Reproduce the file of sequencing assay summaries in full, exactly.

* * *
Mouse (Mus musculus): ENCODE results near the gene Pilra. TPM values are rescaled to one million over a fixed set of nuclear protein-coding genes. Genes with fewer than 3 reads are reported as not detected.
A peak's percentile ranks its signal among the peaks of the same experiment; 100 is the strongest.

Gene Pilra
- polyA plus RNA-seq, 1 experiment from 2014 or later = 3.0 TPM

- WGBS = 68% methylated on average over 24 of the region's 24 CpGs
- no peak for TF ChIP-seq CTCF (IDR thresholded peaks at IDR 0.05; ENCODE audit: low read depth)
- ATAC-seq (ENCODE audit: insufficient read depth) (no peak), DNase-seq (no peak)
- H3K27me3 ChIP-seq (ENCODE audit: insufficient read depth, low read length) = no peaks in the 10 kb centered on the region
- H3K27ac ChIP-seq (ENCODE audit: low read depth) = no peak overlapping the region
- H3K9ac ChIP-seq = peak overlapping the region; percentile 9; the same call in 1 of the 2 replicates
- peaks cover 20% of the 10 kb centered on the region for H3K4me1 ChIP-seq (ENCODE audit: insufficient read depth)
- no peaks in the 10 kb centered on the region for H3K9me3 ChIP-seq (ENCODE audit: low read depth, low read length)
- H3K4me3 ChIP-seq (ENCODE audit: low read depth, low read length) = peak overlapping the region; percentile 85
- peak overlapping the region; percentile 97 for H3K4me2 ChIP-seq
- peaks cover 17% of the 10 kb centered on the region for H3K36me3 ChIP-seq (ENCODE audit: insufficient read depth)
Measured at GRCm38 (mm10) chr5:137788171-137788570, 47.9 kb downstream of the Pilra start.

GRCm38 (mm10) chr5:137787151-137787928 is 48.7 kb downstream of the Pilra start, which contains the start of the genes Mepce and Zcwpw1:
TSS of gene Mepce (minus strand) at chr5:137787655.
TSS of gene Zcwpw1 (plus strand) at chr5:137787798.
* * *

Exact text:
Mouse (Mus musculus): ENCODE results near the gene Pilra. TPM values are rescaled to one million over a fixed set of nuclear protein-coding genes. Genes with fewer than 3 reads are reported as not detected.
A peak's percentile ranks its signal among the peaks of the same experiment; 100 is the strongest.

Gene Pilra
- polyA plus RNA-seq, 1 experiment from 2014 or later = 3.0 TPM

- WGBS = 68% methylated on average over 24 of the region's 24 CpGs
- no peak for TF ChIP-seq CTCF (IDR thresholded peaks at IDR 0.05; ENCODE audit: low read depth)
- ATAC-seq (ENCODE audit: insufficient read depth) (no peak), DNase-seq (no peak)
- H3K27me3 ChIP-seq (ENCODE audit: insufficient read depth, low read length) = no peaks in the 10 kb centered on the region
- H3K27ac ChIP-seq (ENCODE audit: low read depth) = no peak overlapping the region
- H3K9ac ChIP-seq = peak overlapping the region; percentile 9; the same call in 1 of the 2 replicates
- peaks cover 20% of the 10 kb centered on the region for H3K4me1 ChIP-seq (ENCODE audit: insufficient read depth)
- no peaks in the 10 kb centered on the region for H3K9me3 ChIP-seq (ENCODE audit: low read depth, low read length)
- H3K4me3 ChIP-seq (ENCODE audit: low read depth, low read length) = peak overlapping the region; percentile 85
- peak overlapping the region; percentile 97 for H3K4me2 ChIP-seq
- peaks cover 17% of the 10 kb centered on the region for H3K36me3 ChIP-seq (ENCODE audit: insufficient read depth)
Measured at GRCm38 (mm10) chr5:137788171-137788570, 47.9 kb downstream of the Pilra start.

GRCm38 (mm10) chr5:137787151-137787928 is 48.7 kb downstream of the Pilra start, which contains the start of the genes Mepce and Zcwpw1:
TSS of gene Mepce (minus strand) at chr5:137787655.
TSS of gene Zcwpw1 (plus strand) at chr5:137787798.